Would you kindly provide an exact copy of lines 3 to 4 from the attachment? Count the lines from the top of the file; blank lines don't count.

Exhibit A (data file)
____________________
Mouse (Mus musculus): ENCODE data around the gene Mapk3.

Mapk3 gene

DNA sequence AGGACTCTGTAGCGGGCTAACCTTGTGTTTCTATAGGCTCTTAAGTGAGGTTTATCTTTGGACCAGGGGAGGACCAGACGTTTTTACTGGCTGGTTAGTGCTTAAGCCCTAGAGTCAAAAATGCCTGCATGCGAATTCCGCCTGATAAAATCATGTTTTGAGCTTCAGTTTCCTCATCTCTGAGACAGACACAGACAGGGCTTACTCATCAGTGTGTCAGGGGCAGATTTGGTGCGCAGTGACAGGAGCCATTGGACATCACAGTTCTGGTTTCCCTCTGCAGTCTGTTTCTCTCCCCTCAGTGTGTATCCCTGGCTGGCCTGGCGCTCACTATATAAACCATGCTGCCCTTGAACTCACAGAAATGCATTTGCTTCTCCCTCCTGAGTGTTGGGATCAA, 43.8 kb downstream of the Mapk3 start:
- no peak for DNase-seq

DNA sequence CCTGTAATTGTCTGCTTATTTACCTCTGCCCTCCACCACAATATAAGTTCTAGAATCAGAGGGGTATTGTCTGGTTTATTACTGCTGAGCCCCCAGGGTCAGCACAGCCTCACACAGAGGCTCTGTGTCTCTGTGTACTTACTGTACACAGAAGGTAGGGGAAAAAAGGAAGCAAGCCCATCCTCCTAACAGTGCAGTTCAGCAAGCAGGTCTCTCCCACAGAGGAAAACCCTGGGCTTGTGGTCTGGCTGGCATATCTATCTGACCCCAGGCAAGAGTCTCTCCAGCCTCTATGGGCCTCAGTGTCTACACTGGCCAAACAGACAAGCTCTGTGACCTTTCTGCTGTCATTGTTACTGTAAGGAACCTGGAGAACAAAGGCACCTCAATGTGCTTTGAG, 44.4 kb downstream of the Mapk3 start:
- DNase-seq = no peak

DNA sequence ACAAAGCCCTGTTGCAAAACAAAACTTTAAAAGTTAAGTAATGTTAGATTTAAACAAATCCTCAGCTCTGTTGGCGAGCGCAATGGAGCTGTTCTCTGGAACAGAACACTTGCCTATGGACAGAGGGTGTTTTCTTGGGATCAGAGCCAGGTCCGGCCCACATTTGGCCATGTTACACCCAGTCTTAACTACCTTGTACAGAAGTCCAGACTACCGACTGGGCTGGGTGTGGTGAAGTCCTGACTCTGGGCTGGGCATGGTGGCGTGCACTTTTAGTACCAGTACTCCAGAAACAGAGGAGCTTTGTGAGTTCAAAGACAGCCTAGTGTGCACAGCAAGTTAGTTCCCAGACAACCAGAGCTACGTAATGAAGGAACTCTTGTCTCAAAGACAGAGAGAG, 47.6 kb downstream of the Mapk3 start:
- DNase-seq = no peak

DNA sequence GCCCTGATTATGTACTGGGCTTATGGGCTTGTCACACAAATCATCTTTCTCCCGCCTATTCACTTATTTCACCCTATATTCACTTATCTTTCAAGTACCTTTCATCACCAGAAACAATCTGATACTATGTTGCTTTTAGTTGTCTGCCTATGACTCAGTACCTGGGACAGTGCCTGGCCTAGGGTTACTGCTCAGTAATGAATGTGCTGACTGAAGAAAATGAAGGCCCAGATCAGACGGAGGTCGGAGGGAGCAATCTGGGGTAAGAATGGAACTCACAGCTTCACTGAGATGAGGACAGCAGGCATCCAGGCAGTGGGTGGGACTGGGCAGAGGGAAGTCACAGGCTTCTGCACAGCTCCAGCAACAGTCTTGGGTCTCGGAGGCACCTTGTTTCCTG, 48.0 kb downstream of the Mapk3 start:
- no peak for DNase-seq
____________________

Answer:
DNA sequence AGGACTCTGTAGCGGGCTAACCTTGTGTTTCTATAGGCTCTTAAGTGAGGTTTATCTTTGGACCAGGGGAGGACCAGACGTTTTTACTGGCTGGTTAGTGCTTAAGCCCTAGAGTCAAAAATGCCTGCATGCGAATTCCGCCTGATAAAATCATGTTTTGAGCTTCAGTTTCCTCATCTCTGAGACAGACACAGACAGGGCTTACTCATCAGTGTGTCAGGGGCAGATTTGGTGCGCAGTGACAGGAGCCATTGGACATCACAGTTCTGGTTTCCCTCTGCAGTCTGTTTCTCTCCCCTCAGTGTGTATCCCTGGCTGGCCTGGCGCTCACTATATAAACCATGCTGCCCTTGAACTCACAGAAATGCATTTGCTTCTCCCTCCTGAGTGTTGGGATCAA, 43.8 kb downstream of the Mapk3 start:
- no peak for DNase-seq